Under any normal circumstance, Thursdays are sacrosanct and reserved exclusively for What Annoys Jeff this Week. This week, of course, has been filled with what I can only charitably describe as abnormal circumstances that cast any of the usual annoyances far into the shadows.
Instead of phoning something in, I want to use this generally largest audience of the week to say thank you to everyone who has called, emailed, sent a text, a tweet, or Facebook message over the last few days. I know I haven’t gotten back to many of you personally – the truth is, I haven’t even read the bulk of the messages yet. The last couple of days all my mental energy has been flowing deep into the reptilian section of my brain and focused on self preservation and generating emotional scar tissue. I promise I’m going to read every one of them just as soon as they don’t threaten to send me off the rails into ugly crying territory.
Winston was one of the very few creatures on earth that I loved without reservation. Based on your responses, you noticed . Please know that I was and continue to be touched beyond words by your kindness. You all helped lighten the burden of an incredibly hard day and I’ll always be grateful for that.
1. Looking busy. If I’m sitting at my desk intently staring at my monitor, I may not look busy in the traditional sense. Just because I don’t “look busy” it’s best to assume, however, that I am. They pay me to use my brain. It’s exhausting. It takes a lot of effort. Sadly, that effort is generally not expressed as wild flailing of arms or by performing backflips. If I’m sitting quietly and looking hard at something, just go ahead and assume I’m busy and it’s not a good time for whatever drivel you were about to spew from your filthy pie hole.
2. 2PM slowdown. Every day for weeks now my PC grinds to an agonizing crawl at almost precisely 2PM. Every. Single. Day. It’s like some kind of half-assed water torture designed to see just how far they can push a desk-bound employee before they finally snap and start bludgeoning the IT staff with an antiquated Dell Latitudes.
3. Thank you for the important work you do. It’s one of the most often platitudes offered by leaders everywhere I suspect. I’m not sure there was every a more meaningless statement devised in the English language. It’s even more farcical when you’re being thanked for spending most of the week serving no higher purpose than using your years of experience and multiple degrees to manage the calendar for an overgrown conference room. It’s a damned good thing no one came by asking what I did for the “customer” this week. I’ve been in a foul enough mood that I might slip up and tell them the truth.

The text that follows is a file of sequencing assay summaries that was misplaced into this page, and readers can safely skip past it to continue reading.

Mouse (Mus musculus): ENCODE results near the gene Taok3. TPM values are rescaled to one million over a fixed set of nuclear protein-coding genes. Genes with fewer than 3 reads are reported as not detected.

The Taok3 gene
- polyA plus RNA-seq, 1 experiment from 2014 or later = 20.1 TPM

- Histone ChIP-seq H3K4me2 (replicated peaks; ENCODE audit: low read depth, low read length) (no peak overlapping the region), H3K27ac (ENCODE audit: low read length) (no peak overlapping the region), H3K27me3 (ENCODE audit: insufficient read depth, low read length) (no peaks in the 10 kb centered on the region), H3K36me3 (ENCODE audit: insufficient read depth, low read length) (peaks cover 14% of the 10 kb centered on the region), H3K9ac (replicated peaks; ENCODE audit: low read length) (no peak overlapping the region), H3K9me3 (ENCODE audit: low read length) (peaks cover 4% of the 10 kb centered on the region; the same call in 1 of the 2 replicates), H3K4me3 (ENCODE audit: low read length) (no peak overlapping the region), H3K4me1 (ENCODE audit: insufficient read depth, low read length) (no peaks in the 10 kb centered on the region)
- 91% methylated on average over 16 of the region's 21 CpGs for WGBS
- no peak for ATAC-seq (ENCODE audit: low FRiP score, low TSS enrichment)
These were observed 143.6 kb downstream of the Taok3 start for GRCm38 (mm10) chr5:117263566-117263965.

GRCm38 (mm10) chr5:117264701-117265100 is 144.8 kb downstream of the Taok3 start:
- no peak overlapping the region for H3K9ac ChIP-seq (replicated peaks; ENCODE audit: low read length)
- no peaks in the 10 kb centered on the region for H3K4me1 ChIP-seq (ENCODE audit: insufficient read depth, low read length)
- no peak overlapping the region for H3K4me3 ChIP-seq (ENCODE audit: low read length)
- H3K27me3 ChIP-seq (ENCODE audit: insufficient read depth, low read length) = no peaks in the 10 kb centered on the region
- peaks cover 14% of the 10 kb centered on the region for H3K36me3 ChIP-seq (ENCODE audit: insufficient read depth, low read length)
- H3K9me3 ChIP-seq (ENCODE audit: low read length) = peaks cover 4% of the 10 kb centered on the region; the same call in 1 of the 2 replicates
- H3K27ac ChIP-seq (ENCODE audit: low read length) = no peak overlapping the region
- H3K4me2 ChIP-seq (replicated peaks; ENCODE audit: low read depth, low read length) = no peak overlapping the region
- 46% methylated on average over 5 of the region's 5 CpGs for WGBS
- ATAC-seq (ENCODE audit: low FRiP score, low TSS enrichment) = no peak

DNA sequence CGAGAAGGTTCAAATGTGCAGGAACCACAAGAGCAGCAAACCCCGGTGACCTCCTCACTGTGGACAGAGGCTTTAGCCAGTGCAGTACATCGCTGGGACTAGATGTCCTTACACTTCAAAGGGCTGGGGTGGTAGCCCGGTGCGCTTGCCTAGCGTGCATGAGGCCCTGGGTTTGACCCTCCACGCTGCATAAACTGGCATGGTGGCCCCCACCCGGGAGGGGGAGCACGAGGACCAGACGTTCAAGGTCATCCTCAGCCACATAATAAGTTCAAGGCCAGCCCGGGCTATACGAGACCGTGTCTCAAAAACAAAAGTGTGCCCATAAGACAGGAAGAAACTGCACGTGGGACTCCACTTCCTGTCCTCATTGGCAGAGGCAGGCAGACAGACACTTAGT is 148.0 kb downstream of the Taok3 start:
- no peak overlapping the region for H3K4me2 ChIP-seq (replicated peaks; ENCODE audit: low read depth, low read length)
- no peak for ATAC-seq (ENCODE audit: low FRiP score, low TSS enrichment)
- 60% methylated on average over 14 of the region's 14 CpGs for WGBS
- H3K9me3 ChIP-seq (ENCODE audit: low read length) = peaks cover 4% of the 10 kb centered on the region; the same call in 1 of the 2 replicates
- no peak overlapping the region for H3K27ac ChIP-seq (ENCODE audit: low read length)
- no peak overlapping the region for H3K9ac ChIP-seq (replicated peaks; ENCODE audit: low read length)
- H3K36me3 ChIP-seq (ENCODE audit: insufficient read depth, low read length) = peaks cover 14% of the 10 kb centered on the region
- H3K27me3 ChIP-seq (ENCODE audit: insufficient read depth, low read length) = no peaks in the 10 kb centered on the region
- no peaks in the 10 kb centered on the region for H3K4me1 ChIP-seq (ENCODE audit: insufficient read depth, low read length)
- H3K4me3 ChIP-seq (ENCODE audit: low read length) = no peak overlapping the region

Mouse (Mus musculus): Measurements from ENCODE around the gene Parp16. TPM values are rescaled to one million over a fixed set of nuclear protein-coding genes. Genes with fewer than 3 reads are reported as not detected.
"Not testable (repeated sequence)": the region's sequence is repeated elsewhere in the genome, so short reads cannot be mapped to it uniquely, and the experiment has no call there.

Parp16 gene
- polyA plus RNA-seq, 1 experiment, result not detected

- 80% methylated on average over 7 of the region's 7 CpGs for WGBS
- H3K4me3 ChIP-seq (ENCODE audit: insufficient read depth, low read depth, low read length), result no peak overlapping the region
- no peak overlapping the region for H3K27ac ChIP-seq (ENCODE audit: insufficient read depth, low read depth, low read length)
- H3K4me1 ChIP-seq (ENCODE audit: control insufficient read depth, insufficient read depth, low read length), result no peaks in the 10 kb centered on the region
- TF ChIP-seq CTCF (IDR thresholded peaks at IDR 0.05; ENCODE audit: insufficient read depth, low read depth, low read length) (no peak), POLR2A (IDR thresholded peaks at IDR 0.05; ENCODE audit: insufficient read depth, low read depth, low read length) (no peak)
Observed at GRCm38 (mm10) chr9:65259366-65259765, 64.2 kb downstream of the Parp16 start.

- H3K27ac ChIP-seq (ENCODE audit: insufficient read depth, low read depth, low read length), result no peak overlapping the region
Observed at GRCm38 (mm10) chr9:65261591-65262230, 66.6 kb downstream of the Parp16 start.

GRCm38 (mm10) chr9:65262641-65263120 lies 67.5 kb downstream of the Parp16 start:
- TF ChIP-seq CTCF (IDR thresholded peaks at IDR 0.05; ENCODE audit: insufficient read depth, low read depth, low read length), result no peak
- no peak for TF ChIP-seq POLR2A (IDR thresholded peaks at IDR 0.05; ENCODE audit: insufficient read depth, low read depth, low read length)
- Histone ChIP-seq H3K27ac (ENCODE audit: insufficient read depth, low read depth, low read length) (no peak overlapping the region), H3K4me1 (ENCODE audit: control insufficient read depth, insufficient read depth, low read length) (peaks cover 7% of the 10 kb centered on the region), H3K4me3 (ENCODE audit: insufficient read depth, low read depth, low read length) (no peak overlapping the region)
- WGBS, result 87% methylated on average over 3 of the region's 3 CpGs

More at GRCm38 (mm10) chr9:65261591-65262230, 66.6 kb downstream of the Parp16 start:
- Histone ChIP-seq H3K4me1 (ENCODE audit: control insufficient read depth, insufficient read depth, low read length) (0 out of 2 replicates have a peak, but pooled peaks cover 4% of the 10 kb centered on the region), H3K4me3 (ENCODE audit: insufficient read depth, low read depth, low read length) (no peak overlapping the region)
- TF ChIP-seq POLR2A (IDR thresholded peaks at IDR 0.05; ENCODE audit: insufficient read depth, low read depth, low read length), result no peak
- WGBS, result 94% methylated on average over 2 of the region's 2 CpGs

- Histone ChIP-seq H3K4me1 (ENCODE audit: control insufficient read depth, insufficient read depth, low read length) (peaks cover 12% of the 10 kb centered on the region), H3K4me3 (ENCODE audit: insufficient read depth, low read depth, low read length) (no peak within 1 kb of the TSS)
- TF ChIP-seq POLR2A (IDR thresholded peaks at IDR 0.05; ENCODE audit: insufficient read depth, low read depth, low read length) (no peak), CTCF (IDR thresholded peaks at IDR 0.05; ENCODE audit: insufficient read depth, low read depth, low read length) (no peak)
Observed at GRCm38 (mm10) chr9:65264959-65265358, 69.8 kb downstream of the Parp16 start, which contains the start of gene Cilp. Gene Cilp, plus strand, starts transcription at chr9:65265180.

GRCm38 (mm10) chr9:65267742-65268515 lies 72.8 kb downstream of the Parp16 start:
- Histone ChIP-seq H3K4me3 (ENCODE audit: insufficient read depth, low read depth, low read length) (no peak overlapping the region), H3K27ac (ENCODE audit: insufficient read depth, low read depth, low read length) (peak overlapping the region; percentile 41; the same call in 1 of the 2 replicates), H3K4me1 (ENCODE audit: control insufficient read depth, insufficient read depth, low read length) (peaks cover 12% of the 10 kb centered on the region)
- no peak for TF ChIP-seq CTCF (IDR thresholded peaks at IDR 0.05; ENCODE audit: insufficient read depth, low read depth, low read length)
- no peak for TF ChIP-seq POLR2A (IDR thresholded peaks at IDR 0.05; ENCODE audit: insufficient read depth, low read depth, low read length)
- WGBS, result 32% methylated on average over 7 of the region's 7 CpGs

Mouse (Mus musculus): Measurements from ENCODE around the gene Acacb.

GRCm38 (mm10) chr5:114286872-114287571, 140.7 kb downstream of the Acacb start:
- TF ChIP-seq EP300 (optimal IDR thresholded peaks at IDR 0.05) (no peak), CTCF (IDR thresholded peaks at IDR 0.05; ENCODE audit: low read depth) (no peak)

I’m not a big birthday celebrator. I don’t need or really want a party a cake or really any kind of a deal made about it at all. Being an introvert by nature, a lot of glad-handing and forced socialization is less like a party and more of a jail sentence. I’m uncomfortable with the singing and being singled out and the (even small) spectacle of the thing. I’ve made a studied effort at learning how to be in the action without being the center of attention. It doesn’t suit me. Frankly I’d rather just get home, throw a couple of burgers on the grill, have a beer or two and call the day mission complete.
That said, I’d be remiss if I didn’t say thank you to all you crazy bastards who called, emailed, texted, tweeted, or messaged me on Facebook. It didn’t go unnoticed or unappreciated. I’ll do my best to reach out to everyone individually over the next day or two – but in the event I inadvertently miss someone, please, for the love of God, consider this a blanket statement of appreciation.
It’s immensely gratifying to have survived another year in orbit on this strange rock – and to have had the opportunity to do so in such fine company.
While I was vacillating over my home buying related decisions over the phone, my mother chimed in with some sage advice this evening. She knows me well enough to get that I’m nervous and twitchy about jumping back into the adventure of home ownership after getting caught in the 2009 meltdown. I was griping and complaining about the bills and fees that were hitting long before we even sat down at the closing table. Being who she is, mom has never shied away from asking the blunt questions, like “can you afford this?”
In the back of my mind I knew the answer. I’ve spent months crunching numbers and coming up with precisely where I need to be for the accounts to balance. I responded reflexively by ticking off the expenses that will go up, those that will go down, rattling through estimated fees and expenses from memory, covering the details of my good faith estimate, the downpayment, closing costs, and my best guess of moving expenses.